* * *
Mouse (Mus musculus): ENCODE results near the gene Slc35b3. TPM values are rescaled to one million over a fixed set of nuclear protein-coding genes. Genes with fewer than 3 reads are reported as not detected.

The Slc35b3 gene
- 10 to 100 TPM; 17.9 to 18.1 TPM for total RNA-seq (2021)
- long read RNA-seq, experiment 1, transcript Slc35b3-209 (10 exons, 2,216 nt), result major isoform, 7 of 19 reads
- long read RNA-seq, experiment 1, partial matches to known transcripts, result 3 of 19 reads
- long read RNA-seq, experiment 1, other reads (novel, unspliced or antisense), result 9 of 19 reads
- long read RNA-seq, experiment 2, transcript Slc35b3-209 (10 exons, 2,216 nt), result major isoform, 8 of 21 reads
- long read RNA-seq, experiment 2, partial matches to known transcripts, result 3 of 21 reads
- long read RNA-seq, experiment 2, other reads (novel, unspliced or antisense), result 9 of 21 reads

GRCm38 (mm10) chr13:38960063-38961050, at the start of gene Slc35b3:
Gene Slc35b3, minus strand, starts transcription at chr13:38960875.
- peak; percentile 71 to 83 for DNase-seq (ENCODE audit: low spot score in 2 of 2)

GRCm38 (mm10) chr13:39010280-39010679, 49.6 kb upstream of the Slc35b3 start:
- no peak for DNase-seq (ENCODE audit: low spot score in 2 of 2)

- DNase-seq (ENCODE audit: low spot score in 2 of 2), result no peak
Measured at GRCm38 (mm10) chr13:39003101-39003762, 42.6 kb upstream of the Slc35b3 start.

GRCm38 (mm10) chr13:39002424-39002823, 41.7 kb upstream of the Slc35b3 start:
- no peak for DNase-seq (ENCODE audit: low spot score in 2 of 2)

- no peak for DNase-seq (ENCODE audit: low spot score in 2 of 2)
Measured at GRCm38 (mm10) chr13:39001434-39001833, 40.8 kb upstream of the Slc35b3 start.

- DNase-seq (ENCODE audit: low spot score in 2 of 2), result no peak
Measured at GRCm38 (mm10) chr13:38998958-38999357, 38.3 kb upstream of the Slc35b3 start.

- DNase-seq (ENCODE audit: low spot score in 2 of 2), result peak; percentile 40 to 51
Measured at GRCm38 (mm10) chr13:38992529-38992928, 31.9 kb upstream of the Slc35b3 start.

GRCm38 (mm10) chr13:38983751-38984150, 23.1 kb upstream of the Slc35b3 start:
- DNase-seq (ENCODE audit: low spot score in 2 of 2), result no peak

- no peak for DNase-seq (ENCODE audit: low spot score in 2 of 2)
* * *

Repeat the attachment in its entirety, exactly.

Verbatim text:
Mouse (Mus musculus): ENCODE results near the gene Slc35b3. TPM values are rescaled to one million over a fixed set of nuclear protein-coding genes. Genes with fewer than 3 reads are reported as not detected.

The Slc35b3 gene
- 10 to 100 TPM; 17.9 to 18.1 TPM for total RNA-seq (2021)
- long read RNA-seq, experiment 1, transcript Slc35b3-209 (10 exons, 2,216 nt), result major isoform, 7 of 19 reads
- long read RNA-seq, experiment 1, partial matches to known transcripts, result 3 of 19 reads
- long read RNA-seq, experiment 1, other reads (novel, unspliced or antisense), result 9 of 19 reads
- long read RNA-seq, experiment 2, transcript Slc35b3-209 (10 exons, 2,216 nt), result major isoform, 8 of 21 reads
- long read RNA-seq, experiment 2, partial matches to known transcripts, result 3 of 21 reads
- long read RNA-seq, experiment 2, other reads (novel, unspliced or antisense), result 9 of 21 reads

GRCm38 (mm10) chr13:38960063-38961050, at the start of gene Slc35b3:
Gene Slc35b3, minus strand, starts transcription at chr13:38960875.
- peak; percentile 71 to 83 for DNase-seq (ENCODE audit: low spot score in 2 of 2)

GRCm38 (mm10) chr13:39010280-39010679, 49.6 kb upstream of the Slc35b3 start:
- no peak for DNase-seq (ENCODE audit: low spot score in 2 of 2)

- DNase-seq (ENCODE audit: low spot score in 2 of 2), result no peak
Measured at GRCm38 (mm10) chr13:39003101-39003762, 42.6 kb upstream of the Slc35b3 start.

GRCm38 (mm10) chr13:39002424-39002823, 41.7 kb upstream of the Slc35b3 start:
- no peak for DNase-seq (ENCODE audit: low spot score in 2 of 2)

- no peak for DNase-seq (ENCODE audit: low spot score in 2 of 2)
Measured at GRCm38 (mm10) chr13:39001434-39001833, 40.8 kb upstream of the Slc35b3 start.

- DNase-seq (ENCODE audit: low spot score in 2 of 2), result no peak
Measured at GRCm38 (mm10) chr13:38998958-38999357, 38.3 kb upstream of the Slc35b3 start.

- DNase-seq (ENCODE audit: low spot score in 2 of 2), result peak; percentile 40 to 51
Measured at GRCm38 (mm10) chr13:38992529-38992928, 31.9 kb upstream of the Slc35b3 start.

GRCm38 (mm10) chr13:38983751-38984150, 23.1 kb upstream of the Slc35b3 start:
- DNase-seq (ENCODE audit: low spot score in 2 of 2), result no peak

- no peak for DNase-seq (ENCODE audit: low spot score in 2 of 2)